Monitoring spatio-temporal dynamics of grazing lawns in southern African savannahs using satellite remote sensing


Student thesis: Doctoral Thesis


Savannah biomes are home to a great diversity of flora and fauna species whose survival depend on the inherent heterogeneity within the savannah landscape. In southern African savannahs, grazing lawn patches play a central role in ecosystem dynamics via their influence on herbivory and fire regimes. The extent and distribution of grazing lawns therefore have important cascading impacts on habitat heterogeneity, biodiversity and important ecosystem processes such as nutrient cycling. Despite the keystone nature of grazing lawns in savannah ecosystems, there is limited knowledge on their extent and distribution. There is substantial empirical evidence of the factors that drive the formation and persistence of grazing lawns. However, no broad-scale approach exist to monitor grazing lawns and enable investigations into changes in their distribution and the impacts on broader ecosystem dynamics. Ground-based monitoring of grazing lawns is laborious and inefficient over large spatial and temporal scales.
This research uses high-resolution satellite remote sensing to characterize grazing lawns and investigate dynamics in their cover and structure in southern African savannahs.
This is achieved through a series of analysis that addresses three main objectives including (i) developing methods for accurate detection and mapping of savannah grazing lawn distribution using high-resolution satellite imagery and machine learning techniques; (ii) identifying changes in cover and structural distribution of grazing lawns over space and time; and (iii) Identifying the dominant drivers of change in grazing lawn cover and structure. For the analysis, a robust machine learning workflow is developed to identify grazing lawns in mesic and semi-arid savannah landscapes usingWorldView-3 imagery; a cost effective approach for high resolution grazing lawn monitoring is developed via fusion of open access Planet and Sentinel-2 imagery; multi-temporal high-resolution satellite images from 2002, 2014 and 2019 are used to identify changes in grazing lawn cover and structure under different savannah landscape conditions, including the effect of drought stress; and lastly, spatio-temporal analysis of grazing lawn occurrence and change trajectory is used to identify the dominant drivers of grazing lawn dynamics. High grazing lawn detection accuracies were achieved with all machine learning algorithms. Random Forest, Multilayer Perceptron and Support Vector Machine algorithms had similar accuracies and marginally outperformed Classification and Regression Trees algorithm. The results demonstrate the utility of high-resolution satellite images for overcoming savannah heterogeneity challenges to classification, leading to accurate grazing lawn detection. WorldView-3 with its high spatial resolution and broad array of vegetation sensitive spectral bands is particularly ideal for grazing lawn monitoring, and could be used for targeted investigations due to acquisition cost. Alternatively, fusion of open-access planet and Sentinel-2 images provide a cost effective option for operational management applications. In the absence of drought stress, grazing lawn extent increase uniformly, signaling to possible grazer population increase between 2002 and 2014. Most of the increase tend to occur as an expansion to existing patches or in close proximity to existing patches. The impact of drought stress on grazing lawns depends on local landscape characteristics, particularly related to water availability. Gains and losses in grazing lawn cover largely occur as transitions to and from tall grass swards, further highlighting tall grass vegetation as the main competitor for space. Woody encroachment was found not to be an immediate threat to grazing lawn cover, but could gain more significance with projected increase in drought frequency and intensity. In terms of the dominant drivers of grazing lawn dynamics, this study found the presence of water points as resource hot-spots to be an important determining factor of grazing lawn spatial distribution within the savannah landscape. Overall, grazing lawn dynamics was inferred to be primarily driven by grazers, the pattern and nature of which depends on factors that act to alter grazer population and behavior.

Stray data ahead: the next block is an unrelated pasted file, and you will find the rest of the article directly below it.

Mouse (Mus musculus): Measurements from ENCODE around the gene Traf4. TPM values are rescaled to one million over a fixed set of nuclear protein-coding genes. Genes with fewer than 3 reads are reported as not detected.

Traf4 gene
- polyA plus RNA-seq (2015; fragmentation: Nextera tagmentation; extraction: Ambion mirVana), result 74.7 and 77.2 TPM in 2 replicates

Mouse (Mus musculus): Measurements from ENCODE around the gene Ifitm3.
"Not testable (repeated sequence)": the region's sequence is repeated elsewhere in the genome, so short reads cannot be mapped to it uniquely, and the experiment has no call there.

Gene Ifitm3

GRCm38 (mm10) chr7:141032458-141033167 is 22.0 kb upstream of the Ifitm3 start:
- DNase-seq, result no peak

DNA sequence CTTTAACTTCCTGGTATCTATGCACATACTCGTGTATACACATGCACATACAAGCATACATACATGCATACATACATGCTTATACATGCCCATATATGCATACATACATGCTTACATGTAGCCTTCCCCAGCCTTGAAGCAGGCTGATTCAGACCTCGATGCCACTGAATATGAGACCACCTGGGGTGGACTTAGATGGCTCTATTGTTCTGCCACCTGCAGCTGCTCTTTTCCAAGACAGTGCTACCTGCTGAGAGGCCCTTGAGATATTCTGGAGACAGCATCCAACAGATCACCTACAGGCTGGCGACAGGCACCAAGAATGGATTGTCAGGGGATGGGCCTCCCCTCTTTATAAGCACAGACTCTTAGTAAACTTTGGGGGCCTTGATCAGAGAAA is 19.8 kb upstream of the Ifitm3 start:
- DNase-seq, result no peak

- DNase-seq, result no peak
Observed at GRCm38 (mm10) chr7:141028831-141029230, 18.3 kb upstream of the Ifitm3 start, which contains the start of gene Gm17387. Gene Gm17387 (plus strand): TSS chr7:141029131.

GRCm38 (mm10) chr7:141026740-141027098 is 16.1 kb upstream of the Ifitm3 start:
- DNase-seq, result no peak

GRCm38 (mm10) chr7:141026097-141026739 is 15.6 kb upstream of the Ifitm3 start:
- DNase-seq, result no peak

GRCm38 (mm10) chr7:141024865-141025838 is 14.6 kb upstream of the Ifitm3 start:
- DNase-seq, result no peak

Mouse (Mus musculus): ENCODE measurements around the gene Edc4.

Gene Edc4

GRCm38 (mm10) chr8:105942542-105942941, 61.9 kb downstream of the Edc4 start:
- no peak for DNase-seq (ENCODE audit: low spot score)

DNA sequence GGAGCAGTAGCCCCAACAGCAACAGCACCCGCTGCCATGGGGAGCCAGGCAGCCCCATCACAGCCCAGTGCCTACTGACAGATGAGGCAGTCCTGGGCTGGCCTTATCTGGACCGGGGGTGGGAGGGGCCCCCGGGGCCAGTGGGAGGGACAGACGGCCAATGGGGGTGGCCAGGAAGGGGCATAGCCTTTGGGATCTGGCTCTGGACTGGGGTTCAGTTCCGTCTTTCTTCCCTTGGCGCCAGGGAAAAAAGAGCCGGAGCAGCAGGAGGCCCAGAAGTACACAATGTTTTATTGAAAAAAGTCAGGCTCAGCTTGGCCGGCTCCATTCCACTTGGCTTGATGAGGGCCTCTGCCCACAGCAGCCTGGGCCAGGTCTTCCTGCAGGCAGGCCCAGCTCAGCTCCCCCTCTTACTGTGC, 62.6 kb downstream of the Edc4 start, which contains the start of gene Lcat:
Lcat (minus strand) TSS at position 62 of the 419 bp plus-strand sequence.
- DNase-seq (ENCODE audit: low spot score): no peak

This research makes vital methodological contributions to grazing lawn and overall savannah vegetation monitoring. A pioneering remote sensing based methodology for monitoring grazing lawn dynamics is developed. Additionally this research contributes to literature on grazing lawn ecology. A greater knowledge of grazing dynamics has
been achieved, contributing to a better understanding of habitat heterogeneity in southern African savannahs. Overall, this research provides important tools and novel
ecological insights to guide conservation management in savannah ecosystems.
Date of Award2022
Original languageEnglish
Awarding Institution
  • Edge Hill University
SponsorsRoyal Geographical Society
SupervisorPAUL APLIN (Supervisor), MICHAEL POWELL (Supervisor), JOAQUIN ALBERTO CORTES CARRILLO (Director of Studies) & MARCIO PIE (Supervisor)


  • savanna
  • southern Africa
  • grazing lawns
  • remote sensing
  • image fusion
  • machine learning
  • image classification
  • change detection
  • herbivory
  • fire
  • drought

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